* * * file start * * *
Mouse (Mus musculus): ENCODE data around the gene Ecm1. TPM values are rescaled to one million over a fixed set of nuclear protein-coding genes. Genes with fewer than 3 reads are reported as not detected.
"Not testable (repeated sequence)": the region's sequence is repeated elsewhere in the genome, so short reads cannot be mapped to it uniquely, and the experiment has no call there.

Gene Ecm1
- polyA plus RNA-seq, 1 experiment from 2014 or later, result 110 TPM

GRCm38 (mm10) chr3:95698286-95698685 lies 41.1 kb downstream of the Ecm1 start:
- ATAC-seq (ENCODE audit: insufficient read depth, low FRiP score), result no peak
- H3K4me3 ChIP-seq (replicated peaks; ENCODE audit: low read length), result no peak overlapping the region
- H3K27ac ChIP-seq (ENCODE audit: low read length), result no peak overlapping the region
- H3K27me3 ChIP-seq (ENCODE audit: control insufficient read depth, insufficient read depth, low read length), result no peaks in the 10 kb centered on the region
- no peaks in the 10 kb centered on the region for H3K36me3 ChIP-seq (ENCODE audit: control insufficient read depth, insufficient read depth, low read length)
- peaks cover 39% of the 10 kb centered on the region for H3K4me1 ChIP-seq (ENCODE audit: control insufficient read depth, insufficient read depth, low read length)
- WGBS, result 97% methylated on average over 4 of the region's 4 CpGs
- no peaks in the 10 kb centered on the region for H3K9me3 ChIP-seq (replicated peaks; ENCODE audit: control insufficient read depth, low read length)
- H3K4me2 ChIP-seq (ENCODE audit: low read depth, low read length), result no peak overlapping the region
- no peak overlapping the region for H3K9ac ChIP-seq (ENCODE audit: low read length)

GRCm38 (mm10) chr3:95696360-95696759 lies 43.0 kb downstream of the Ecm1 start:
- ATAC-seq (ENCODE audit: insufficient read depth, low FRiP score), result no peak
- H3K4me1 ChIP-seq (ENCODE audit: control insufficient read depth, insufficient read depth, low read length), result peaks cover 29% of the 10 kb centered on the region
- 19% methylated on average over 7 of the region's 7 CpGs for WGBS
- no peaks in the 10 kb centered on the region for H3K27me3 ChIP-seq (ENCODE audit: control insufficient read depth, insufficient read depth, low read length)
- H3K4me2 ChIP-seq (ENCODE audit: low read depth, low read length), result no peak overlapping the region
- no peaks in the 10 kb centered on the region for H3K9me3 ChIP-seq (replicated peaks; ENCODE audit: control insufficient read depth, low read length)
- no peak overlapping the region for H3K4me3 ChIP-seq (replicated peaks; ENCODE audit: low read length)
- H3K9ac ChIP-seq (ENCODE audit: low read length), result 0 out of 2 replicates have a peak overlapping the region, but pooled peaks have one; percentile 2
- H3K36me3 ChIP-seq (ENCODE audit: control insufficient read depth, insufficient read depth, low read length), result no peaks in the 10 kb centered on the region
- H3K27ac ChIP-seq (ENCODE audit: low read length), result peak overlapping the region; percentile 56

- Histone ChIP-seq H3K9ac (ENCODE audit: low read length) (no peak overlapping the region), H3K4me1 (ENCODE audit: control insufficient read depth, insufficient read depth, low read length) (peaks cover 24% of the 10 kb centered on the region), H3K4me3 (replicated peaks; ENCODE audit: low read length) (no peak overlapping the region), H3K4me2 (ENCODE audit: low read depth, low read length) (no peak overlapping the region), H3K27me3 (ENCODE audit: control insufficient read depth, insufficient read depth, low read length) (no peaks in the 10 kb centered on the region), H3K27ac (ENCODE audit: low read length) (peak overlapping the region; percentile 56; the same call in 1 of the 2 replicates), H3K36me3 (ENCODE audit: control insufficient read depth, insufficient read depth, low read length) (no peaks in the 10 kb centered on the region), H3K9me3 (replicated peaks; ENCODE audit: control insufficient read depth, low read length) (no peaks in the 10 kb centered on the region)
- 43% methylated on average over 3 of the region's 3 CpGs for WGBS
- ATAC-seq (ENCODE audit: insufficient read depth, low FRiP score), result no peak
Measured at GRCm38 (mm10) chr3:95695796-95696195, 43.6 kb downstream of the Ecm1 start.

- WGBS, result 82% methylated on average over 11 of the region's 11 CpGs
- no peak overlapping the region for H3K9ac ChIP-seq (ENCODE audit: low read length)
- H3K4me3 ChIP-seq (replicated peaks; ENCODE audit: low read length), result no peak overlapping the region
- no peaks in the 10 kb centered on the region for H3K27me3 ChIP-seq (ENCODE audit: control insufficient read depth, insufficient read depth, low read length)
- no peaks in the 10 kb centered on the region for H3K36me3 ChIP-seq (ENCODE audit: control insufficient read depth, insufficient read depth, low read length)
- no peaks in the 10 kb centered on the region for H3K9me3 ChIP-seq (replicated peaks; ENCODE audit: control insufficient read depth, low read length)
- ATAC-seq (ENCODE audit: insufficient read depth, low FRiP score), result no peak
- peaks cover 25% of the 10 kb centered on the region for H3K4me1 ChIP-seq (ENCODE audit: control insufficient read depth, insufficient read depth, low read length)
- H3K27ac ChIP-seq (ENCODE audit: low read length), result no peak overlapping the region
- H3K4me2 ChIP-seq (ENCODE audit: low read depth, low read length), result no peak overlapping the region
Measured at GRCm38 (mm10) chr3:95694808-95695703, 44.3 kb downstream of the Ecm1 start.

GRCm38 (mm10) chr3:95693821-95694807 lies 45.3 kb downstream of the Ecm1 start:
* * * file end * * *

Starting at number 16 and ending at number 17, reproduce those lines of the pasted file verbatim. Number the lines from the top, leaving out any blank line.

GRCm38 (mm10) chr3:95696360-95696759 lies 43.0 kb downstream of the Ecm1 start:
- ATAC-seq (ENCODE audit: insufficient read depth, low FRiP score), result no peak